A dear friend of mine has just had his one year anniversary of being disabled. In his case, I don’t think there was ever a time he thought he would be better in short order. For others though, the initial injury or illness seems like it will last just a little while. As we said yesterday, the patient gets put on a bus of sorts, going through tests and treatments in a particular order. Depending on what you’re battling, you may think that the first drug, the routine at physical therapy, or the surgery will work. When it doesn’t, you start to realize that what you thought was just a sprint to better health, is a marathon of being disabled.
Running a sprint is completely different from running a marathon. If you try and run the latter like a sprint, you’ll die out long before the others have just hit their stride. What happens when a patient goes from acute to chronic is very much the same thing. Your winded, not thinking straight, hurting, like having that stitch in your side. It can be confusing, hard to comprehend. How did this happen? I thought it was just a “enter short-term condition”. The initial thought can also trigger the five stages of grief as outlined by the famous Kubler-Ross. Briefly, Dr. Elisabeth Kubler-Ross was able to outline different stages that people go through when faced with loss. Whether you’ve lost a family member, or your own body, you can go through these four stages before the final one.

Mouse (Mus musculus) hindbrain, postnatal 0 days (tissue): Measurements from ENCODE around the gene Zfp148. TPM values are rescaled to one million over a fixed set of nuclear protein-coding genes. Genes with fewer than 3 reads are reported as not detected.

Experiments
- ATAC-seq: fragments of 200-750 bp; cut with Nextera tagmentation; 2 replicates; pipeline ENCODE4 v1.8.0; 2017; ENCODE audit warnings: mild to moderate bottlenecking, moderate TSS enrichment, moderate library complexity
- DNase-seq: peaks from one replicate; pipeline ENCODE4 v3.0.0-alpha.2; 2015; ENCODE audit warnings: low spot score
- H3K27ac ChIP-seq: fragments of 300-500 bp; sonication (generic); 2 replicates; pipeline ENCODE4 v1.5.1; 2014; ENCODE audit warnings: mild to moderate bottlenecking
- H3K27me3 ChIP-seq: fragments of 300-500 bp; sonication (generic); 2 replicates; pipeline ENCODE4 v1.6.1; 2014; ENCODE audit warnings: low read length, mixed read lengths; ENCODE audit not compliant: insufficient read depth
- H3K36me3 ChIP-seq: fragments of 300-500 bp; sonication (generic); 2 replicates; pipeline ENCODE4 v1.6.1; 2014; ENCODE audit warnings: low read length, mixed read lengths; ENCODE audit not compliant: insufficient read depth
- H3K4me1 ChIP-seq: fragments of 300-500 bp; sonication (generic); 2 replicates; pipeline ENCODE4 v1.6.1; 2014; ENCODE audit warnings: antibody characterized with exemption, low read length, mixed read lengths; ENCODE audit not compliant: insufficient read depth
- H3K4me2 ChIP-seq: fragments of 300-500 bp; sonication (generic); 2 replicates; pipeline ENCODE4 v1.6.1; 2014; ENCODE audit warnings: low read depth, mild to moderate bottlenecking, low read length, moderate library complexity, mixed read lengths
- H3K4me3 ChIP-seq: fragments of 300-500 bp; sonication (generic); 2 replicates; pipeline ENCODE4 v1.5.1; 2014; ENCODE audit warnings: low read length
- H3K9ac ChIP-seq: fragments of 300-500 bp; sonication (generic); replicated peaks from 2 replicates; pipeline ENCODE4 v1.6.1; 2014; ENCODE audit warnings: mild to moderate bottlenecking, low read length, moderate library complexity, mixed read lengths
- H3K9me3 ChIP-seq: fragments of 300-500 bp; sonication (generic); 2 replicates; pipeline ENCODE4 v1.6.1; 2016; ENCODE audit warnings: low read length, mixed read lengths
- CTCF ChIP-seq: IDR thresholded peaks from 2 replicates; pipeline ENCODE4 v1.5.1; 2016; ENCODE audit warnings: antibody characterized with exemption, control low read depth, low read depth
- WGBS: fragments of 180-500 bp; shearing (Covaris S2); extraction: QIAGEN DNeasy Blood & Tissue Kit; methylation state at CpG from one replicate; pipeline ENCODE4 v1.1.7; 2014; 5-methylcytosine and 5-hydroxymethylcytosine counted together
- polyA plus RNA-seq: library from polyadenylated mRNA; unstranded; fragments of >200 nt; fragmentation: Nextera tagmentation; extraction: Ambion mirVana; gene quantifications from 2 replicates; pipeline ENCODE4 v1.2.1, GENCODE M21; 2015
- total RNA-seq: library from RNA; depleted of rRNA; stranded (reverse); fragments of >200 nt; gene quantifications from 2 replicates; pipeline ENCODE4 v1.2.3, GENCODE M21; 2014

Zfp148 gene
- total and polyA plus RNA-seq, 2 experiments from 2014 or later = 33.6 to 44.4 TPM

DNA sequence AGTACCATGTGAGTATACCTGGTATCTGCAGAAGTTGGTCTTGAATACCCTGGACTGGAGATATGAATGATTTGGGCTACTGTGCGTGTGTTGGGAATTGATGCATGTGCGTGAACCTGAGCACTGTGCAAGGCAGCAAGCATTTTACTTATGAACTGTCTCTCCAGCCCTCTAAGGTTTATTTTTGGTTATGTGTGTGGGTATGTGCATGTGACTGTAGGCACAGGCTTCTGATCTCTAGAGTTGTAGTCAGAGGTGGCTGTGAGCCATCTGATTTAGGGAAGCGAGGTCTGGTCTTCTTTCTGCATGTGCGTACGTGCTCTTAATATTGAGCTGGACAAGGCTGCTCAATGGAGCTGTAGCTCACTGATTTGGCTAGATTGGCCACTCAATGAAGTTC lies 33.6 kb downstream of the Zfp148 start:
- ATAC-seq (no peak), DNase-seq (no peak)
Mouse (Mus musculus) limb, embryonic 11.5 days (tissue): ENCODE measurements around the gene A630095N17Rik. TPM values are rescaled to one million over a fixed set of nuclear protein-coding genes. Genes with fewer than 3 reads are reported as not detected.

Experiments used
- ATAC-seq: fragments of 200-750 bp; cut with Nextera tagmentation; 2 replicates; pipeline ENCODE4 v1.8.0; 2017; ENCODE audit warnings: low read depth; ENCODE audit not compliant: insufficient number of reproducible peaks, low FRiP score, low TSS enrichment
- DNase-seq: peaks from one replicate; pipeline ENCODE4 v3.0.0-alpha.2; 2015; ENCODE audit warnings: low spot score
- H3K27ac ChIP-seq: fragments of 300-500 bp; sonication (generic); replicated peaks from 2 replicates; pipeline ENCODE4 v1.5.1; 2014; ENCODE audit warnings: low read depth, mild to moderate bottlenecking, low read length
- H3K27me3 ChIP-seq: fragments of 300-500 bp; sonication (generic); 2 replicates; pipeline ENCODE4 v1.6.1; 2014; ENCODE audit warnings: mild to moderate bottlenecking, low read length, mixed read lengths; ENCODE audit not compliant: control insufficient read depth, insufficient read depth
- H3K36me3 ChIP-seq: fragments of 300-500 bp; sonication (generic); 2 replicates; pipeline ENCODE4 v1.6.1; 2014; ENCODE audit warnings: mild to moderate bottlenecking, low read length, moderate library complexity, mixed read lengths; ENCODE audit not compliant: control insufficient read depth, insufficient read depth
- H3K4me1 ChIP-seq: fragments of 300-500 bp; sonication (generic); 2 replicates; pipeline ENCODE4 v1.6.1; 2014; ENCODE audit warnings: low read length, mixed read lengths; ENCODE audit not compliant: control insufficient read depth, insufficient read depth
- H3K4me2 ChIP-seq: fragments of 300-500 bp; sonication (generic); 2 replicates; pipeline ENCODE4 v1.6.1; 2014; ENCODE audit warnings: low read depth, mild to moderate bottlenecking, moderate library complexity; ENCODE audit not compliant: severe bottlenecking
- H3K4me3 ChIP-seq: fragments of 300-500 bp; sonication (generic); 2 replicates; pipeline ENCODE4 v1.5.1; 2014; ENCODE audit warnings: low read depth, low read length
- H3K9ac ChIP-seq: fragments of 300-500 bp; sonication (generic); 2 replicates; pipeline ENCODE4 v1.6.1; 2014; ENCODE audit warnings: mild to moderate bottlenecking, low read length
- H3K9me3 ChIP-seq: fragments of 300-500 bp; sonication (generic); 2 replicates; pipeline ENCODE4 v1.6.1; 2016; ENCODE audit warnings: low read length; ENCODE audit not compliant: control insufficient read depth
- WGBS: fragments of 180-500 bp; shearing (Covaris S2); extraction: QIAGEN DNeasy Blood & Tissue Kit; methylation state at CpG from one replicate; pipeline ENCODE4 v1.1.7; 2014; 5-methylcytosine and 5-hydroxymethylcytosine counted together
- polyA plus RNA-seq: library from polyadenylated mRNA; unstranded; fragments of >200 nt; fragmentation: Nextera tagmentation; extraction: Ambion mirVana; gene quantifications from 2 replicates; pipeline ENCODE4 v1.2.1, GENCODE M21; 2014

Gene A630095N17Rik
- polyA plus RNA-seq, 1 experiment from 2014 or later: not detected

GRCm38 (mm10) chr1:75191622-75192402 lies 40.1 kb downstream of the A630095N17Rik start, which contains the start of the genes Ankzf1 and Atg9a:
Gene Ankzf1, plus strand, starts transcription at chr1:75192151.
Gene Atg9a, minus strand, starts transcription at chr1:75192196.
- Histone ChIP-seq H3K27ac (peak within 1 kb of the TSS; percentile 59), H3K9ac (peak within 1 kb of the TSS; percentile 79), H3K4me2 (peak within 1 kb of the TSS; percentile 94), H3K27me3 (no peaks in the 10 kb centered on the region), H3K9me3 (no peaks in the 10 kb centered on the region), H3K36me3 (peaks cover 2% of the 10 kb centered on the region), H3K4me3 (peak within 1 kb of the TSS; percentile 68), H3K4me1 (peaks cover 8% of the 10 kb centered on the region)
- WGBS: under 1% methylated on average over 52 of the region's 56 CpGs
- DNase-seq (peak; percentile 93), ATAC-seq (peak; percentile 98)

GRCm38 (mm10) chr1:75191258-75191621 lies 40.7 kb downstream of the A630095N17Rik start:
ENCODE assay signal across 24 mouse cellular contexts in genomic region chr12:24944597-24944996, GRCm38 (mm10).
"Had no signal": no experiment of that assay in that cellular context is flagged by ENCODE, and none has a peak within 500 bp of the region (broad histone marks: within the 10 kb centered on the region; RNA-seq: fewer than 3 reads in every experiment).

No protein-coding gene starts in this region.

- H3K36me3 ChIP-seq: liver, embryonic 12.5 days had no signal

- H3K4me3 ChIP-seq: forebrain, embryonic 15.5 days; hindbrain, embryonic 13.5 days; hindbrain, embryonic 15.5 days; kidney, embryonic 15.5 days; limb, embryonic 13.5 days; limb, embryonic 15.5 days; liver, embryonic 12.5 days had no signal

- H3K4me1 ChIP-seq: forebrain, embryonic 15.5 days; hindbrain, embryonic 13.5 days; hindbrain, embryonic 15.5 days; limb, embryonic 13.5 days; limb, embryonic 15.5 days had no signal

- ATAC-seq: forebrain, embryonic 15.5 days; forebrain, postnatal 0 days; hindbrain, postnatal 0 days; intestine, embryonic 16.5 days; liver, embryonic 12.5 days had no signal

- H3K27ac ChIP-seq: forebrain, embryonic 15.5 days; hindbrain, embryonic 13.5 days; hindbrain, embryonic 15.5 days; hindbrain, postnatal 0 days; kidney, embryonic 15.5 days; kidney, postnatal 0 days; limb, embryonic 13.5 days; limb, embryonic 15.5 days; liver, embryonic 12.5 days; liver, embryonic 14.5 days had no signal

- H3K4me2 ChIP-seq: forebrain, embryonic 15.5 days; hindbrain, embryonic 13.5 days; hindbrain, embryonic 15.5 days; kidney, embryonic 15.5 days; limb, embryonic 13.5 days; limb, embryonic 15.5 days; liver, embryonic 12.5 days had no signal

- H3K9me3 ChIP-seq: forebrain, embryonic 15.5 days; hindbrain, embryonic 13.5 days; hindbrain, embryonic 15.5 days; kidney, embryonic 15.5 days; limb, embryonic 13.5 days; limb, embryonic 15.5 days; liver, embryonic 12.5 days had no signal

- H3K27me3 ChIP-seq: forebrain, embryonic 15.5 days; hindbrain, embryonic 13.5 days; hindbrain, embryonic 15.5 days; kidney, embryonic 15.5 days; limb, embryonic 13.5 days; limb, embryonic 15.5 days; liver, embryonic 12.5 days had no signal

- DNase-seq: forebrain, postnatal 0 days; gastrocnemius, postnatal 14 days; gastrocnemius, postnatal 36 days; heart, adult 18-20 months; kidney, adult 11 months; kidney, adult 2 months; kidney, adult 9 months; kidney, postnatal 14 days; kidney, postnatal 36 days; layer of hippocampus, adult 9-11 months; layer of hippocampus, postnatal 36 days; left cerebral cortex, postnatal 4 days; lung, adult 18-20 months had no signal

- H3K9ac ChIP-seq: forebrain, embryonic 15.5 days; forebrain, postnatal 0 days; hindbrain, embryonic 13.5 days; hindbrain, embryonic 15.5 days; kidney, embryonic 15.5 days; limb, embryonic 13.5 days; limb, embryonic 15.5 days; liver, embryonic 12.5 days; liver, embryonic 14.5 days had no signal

- Denial and Isolation
Do not be surprised if you, or the person you’re caring for, goes through these either in a different order or goes back and forth with them before getting to number five. In fact, sometimes acceptance can be so elusive, some people unfortunately never get there. Please, don’t let that be you. How about you? When did you realize you were in a marathon? Are you going through the stages of grief, or have you been blessed with acceptance?